During his stay in Hong Kong, a British colony, Rizal wrote a letter to Blumentritt, dated February 16, 1888, expressing his bitterness.

In Hong Kong, Rizal stayed at Victoria Hotel. He was welcomed by the Filipino residents, including Jose Maria Basa, Balbino Mauricio, and Manuel Yriarte, (son of Francisco Yriarte, alcalde mayor of Laguna).

A Spaniard, Jose Sainz de Varanda, who was a former secretary of Governor General Terrero, shadowed Rizal’s movement in Hong Kong. It is believed that he was commissioned by the Spanish authorities to spy on Rizal.

Hong Kong, wrote Rizal to Blumentritt on February 16, 1888, is a small, but very clean city. Many Portuguese, Hindus, English, Chinese, and Jews live in it. There are some Filipinos, the majority of whom being those who had been exiled to the Marianas Islands in 1872. They are poor, gentle, and timid. Formerly they were rich mechanics,. Chapter 14

When Rizal Left New York for London

From May 13-16, 1888, Dr. Jose P. Rizal stayed at the Fifth Avenue Hotel. It was one of the best hotels in New York City at the time and the building is now the location of the International Pencil Factory located at the Madison Park (incidentally where the Filipino Independence Day festival is held every year.)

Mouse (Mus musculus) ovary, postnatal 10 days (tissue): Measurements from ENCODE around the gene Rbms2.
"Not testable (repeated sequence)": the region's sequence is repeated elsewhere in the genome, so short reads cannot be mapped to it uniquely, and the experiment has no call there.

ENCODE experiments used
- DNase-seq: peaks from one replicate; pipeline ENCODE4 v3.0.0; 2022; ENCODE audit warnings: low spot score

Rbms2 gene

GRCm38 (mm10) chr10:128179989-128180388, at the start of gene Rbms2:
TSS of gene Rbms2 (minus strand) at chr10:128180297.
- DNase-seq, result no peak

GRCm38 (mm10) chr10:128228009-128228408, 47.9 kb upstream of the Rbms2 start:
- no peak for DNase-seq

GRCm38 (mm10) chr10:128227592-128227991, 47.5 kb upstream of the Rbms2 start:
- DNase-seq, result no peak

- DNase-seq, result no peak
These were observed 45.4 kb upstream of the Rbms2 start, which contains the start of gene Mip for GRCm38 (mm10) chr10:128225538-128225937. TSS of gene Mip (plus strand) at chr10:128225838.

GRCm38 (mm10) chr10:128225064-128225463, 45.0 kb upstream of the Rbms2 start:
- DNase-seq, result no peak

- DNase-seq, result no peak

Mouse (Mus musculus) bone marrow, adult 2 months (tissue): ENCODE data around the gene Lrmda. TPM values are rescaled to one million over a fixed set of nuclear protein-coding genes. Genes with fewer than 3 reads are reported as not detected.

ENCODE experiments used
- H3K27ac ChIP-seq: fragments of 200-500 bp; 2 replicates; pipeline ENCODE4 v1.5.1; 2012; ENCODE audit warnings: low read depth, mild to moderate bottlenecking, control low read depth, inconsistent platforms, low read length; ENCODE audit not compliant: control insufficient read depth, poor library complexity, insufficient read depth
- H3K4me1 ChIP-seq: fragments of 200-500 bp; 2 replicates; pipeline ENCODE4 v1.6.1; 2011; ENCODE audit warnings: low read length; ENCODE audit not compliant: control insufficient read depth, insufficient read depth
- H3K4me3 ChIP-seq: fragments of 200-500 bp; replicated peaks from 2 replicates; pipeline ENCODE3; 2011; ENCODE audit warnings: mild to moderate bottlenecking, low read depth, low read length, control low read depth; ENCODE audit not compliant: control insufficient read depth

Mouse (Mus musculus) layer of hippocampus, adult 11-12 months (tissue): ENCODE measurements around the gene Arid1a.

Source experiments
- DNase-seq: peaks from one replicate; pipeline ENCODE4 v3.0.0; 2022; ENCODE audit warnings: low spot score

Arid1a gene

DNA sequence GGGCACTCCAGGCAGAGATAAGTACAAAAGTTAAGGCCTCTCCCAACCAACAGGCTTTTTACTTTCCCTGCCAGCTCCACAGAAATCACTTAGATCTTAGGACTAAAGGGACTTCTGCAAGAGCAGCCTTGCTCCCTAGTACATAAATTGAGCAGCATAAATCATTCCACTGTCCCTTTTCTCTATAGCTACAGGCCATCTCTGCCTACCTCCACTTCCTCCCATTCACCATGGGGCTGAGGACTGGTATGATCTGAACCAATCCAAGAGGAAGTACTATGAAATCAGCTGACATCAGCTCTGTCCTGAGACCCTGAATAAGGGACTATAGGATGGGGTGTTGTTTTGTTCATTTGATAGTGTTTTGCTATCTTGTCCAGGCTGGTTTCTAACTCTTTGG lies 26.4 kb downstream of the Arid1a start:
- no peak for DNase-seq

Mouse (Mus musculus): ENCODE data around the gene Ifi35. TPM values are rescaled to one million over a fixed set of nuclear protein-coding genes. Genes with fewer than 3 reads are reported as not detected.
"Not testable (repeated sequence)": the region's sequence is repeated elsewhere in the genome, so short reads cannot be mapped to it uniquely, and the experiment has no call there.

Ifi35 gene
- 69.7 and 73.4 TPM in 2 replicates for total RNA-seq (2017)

On May 16th, Jose Rizal gathered enough funds for a trip to London onboard the luxurious liner CITY OF ROME. The Statue of Liberty was only 2 years old when the ship departed the New York harbor.

“There is a certain 'poetic justice' in the fact that the ship that Rizal traveled on was also the same ship that carried defeated Spanish troops back to Spain.”

The Barrow Shipbuilding Co. built the second largest steamer in 1881. She was a 8415 gross ton vessel - length 560.2ft beam 52.3ft, clipper stem, three funnels, four masts, iron construction, single screw and a speed of 16 knots. There was accommodation for 271-1st, 250-2nd and 810-3rd class passengers. In September 1898 she was used to repatriate 1690 Spanish troops from Portsmouth, USA to Santander, Spain after the Spanish - American war. She was considered by many to be the most beautiful steamer ever built. There is a certain 'poetic justice' in the fact that the ship that Rizal traveled on was also the same ship that carried defeated Spanish troops back to Spain. I think that Rizal would have appreciated that. (noted by Ian Rogers, Hong Kong, China.)

Another irony was that Rizal might have boarded the ship again in September 1898, because he was accepted as a volunteer physician to work with the Spanish army in Cuba. Instead he was brought back to Manila in 1896 for his trial. He was sentenced to death by firing squad on Dec 30.

May 24, 1888 -- Arrived in Liverpool
He enjoyed himself aboard the CITY of ROME, then the second largest ship making the transatlantic crossing, by showing off his prowess with the yo-yo. He landed at Liverpool on the 24th of May 1888 and went on to London, where he eventually settled down at No.37 Chalcot, Crescent, part of what the English call a terrace or row of adjoining houses in a quiet street off Regent's Park, as a lodger with the Beckett family.